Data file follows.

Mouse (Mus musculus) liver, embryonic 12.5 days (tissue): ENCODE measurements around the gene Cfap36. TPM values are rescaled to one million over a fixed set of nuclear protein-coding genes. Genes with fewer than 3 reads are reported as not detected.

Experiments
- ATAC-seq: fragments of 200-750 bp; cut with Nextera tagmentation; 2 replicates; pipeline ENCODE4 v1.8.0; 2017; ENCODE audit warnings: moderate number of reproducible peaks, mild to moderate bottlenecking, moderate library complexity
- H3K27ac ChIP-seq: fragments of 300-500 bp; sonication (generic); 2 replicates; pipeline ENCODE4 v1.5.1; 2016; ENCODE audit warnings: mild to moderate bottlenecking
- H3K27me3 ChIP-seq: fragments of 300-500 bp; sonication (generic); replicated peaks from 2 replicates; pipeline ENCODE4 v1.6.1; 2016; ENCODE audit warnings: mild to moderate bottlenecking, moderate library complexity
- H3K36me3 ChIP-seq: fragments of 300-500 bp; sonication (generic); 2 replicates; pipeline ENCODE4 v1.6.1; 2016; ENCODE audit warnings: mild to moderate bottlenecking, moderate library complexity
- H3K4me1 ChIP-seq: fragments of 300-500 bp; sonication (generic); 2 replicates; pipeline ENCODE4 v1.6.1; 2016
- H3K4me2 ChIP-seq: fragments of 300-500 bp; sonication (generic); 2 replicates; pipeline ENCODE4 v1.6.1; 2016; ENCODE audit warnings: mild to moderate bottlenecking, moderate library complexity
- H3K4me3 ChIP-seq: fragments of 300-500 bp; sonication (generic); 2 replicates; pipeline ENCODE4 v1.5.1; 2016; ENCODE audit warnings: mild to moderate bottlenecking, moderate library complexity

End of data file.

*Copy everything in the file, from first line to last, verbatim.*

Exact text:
Mouse (Mus musculus) liver, embryonic 12.5 days (tissue): ENCODE measurements around the gene Cfap36. TPM values are rescaled to one million over a fixed set of nuclear protein-coding genes. Genes with fewer than 3 reads are reported as not detected.

Experiments
- ATAC-seq: fragments of 200-750 bp; cut with Nextera tagmentation; 2 replicates; pipeline ENCODE4 v1.8.0; 2017; ENCODE audit warnings: moderate number of reproducible peaks, mild to moderate bottlenecking, moderate library complexity
- H3K27ac ChIP-seq: fragments of 300-500 bp; sonication (generic); 2 replicates; pipeline ENCODE4 v1.5.1; 2016; ENCODE audit warnings: mild to moderate bottlenecking
- H3K27me3 ChIP-seq: fragments of 300-500 bp; sonication (generic); replicated peaks from 2 replicates; pipeline ENCODE4 v1.6.1; 2016; ENCODE audit warnings: mild to moderate bottlenecking, moderate library complexity
- H3K36me3 ChIP-seq: fragments of 300-500 bp; sonication (generic); 2 replicates; pipeline ENCODE4 v1.6.1; 2016; ENCODE audit warnings: mild to moderate bottlenecking, moderate library complexity
- H3K4me1 ChIP-seq: fragments of 300-500 bp; sonication (generic); 2 replicates; pipeline ENCODE4 v1.6.1; 2016
- H3K4me2 ChIP-seq: fragments of 300-500 bp; sonication (generic); 2 replicates; pipeline ENCODE4 v1.6.1; 2016; ENCODE audit warnings: mild to moderate bottlenecking, moderate library complexity
- H3K4me3 ChIP-seq: fragments of 300-500 bp; sonication (generic); 2 replicates; pipeline ENCODE4 v1.5.1; 2016; ENCODE audit warnings: mild to moderate bottlenecking, moderate library complexity